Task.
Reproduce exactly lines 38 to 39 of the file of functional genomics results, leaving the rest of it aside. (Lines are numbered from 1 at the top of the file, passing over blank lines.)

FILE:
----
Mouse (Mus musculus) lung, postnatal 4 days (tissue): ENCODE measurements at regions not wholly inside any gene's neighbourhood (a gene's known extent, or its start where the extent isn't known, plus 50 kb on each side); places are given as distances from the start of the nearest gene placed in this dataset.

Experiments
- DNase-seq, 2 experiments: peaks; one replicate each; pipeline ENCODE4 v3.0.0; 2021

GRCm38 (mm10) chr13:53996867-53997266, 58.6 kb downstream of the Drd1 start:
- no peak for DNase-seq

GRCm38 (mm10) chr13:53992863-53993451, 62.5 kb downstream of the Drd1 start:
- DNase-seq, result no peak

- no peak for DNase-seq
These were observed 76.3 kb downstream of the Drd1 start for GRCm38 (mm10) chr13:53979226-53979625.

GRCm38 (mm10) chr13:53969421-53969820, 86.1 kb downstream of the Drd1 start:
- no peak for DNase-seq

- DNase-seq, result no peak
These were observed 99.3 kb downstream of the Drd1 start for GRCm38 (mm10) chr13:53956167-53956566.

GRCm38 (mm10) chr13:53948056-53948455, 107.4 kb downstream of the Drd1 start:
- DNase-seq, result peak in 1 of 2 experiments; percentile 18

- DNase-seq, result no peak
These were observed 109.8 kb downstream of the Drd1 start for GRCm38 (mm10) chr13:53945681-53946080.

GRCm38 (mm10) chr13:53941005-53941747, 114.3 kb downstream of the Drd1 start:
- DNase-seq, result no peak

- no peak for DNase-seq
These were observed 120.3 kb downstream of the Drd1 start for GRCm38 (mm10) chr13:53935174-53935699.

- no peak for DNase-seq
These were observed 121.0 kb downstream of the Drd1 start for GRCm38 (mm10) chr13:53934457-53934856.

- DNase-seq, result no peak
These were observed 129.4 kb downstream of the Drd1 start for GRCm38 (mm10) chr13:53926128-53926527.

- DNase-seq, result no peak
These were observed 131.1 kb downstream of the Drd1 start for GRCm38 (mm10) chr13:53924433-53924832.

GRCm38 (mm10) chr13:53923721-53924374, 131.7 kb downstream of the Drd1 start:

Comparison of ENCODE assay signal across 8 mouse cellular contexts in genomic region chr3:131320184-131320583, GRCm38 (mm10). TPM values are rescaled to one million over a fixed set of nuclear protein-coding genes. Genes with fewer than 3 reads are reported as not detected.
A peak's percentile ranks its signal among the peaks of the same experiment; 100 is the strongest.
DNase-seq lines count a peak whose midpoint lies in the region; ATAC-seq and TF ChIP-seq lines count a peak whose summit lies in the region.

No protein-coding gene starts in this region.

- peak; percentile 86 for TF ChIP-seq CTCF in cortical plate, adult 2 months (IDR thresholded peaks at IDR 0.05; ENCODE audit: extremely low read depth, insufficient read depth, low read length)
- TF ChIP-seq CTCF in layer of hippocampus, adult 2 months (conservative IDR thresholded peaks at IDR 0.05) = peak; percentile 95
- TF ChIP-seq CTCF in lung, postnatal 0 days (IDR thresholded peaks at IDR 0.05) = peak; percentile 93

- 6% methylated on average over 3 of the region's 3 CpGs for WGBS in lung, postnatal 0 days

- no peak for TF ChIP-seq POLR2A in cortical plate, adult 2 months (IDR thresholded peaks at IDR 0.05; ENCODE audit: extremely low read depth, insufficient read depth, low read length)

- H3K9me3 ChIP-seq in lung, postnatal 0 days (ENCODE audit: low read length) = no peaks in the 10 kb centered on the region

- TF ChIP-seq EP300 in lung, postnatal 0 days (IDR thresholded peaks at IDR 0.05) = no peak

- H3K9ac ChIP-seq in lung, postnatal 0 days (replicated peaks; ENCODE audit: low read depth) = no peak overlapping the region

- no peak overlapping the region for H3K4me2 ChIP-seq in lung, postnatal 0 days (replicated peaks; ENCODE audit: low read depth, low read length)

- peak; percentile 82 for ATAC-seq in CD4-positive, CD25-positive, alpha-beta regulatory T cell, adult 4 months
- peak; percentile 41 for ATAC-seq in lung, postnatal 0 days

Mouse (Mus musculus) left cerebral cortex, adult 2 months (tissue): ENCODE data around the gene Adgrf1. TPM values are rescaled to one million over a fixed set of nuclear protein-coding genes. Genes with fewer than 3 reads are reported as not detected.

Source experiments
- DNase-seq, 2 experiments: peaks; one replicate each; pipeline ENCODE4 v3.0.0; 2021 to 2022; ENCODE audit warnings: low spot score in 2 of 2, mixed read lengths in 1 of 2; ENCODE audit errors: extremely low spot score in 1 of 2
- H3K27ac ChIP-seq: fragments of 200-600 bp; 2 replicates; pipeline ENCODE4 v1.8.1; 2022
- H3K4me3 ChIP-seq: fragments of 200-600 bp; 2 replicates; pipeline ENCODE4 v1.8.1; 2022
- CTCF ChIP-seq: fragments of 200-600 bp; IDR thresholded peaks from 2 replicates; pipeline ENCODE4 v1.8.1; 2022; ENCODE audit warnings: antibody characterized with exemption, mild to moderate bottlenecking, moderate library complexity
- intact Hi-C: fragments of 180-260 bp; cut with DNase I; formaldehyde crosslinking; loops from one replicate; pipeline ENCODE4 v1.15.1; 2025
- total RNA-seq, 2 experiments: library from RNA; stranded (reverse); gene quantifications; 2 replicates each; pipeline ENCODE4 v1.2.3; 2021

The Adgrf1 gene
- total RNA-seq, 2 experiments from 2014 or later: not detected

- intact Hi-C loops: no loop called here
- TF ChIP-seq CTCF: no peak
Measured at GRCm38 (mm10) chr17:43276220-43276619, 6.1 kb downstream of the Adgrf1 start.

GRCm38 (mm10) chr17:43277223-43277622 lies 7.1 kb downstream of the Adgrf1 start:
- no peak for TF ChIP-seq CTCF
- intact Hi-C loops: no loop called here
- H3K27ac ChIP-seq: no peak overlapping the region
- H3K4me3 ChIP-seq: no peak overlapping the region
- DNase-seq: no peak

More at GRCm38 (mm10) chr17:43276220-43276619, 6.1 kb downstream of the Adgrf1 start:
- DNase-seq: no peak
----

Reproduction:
- H3K9me3 ChIP-seq in lung, postnatal 0 days (ENCODE audit: low read length) = no peaks in the 10 kb centered on the region

- TF ChIP-seq EP300 in lung, postnatal 0 days (IDR thresholded peaks at IDR 0.05) = no peak